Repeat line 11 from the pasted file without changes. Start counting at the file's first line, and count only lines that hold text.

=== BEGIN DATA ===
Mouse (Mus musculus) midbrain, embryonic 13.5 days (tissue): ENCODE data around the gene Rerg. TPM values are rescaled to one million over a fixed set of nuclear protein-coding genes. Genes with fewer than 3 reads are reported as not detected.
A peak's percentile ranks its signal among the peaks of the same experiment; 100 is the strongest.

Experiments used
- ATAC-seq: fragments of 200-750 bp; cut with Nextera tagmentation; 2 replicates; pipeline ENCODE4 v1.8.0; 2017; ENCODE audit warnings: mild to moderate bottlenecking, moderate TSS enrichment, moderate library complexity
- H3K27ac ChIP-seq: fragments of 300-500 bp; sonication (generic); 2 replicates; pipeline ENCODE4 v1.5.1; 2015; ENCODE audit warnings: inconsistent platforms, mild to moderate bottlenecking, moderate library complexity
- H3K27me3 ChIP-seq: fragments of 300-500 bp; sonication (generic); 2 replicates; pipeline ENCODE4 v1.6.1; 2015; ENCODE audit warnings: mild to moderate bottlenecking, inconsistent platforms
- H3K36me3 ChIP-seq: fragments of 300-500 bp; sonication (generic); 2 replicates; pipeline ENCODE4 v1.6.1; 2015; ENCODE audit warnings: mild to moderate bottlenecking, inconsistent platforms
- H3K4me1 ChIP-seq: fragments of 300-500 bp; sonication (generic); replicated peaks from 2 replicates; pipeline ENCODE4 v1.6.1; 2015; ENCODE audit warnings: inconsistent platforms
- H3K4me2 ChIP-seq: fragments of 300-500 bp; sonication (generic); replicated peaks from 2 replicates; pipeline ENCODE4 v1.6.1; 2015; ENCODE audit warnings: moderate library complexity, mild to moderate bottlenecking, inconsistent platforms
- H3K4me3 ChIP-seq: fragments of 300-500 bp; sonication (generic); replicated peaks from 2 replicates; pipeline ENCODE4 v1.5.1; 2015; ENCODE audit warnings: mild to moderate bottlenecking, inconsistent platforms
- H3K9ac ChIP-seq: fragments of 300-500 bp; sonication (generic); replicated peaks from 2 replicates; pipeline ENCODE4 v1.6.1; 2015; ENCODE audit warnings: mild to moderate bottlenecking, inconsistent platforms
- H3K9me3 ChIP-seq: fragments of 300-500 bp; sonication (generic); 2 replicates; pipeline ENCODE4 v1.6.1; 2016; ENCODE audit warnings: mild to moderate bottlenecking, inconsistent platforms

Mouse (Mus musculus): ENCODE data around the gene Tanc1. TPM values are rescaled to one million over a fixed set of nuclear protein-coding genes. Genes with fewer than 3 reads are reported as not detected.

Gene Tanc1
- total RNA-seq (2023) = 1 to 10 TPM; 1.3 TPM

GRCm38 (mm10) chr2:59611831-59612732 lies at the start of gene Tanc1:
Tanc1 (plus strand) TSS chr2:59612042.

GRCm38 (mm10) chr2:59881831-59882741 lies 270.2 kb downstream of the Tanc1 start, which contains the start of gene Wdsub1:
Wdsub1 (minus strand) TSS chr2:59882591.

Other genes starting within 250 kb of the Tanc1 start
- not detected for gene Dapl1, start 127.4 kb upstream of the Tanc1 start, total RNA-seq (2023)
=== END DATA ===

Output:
- H3K9ac ChIP-seq: fragments of 300-500 bp; sonication (generic); replicated peaks from 2 replicates; pipeline ENCODE4 v1.6.1; 2015; ENCODE audit warnings: mild to moderate bottlenecking, inconsistent platforms